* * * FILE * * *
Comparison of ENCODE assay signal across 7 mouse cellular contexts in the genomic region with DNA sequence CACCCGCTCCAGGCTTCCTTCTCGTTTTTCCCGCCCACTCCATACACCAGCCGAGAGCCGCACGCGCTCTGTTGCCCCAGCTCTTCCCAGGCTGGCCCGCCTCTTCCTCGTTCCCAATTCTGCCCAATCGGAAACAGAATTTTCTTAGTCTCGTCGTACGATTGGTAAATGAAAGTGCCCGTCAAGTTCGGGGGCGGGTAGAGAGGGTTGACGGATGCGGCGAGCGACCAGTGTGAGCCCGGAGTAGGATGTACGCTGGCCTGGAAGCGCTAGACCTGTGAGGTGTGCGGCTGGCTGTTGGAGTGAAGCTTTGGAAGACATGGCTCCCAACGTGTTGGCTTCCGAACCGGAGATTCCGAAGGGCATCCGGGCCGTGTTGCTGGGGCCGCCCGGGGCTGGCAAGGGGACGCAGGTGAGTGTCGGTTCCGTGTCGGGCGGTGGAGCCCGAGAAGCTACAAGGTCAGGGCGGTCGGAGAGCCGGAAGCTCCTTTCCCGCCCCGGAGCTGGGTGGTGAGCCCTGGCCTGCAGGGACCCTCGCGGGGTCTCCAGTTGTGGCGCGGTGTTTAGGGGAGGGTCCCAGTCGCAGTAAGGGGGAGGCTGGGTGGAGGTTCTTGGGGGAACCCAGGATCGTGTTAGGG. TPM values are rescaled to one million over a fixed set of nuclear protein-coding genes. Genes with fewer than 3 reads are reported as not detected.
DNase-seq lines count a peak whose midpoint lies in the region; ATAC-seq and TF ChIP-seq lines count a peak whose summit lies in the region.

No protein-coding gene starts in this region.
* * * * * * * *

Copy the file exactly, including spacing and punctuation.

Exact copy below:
Comparison of ENCODE assay signal across 7 mouse cellular contexts in the genomic region with DNA sequence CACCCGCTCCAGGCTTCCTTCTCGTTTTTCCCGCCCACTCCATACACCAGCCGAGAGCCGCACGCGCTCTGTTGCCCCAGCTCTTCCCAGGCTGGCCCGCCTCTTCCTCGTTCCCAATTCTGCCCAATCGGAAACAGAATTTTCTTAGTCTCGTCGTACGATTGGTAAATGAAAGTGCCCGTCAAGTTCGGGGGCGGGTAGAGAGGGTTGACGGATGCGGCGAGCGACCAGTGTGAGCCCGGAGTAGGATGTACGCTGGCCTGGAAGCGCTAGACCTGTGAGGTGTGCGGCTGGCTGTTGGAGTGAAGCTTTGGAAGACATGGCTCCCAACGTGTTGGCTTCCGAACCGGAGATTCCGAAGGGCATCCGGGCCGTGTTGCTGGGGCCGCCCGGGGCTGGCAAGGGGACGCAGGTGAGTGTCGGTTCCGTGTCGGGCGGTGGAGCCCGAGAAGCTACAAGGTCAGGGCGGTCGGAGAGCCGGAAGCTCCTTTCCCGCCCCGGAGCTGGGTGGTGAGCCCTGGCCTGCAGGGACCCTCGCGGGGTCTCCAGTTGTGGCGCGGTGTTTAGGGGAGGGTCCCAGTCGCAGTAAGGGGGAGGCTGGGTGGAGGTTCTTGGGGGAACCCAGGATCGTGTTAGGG. TPM values are rescaled to one million over a fixed set of nuclear protein-coding genes. Genes with fewer than 3 reads are reported as not detected.
DNase-seq lines count a peak whose midpoint lies in the region; ATAC-seq and TF ChIP-seq lines count a peak whose summit lies in the region.

No protein-coding gene starts in this region.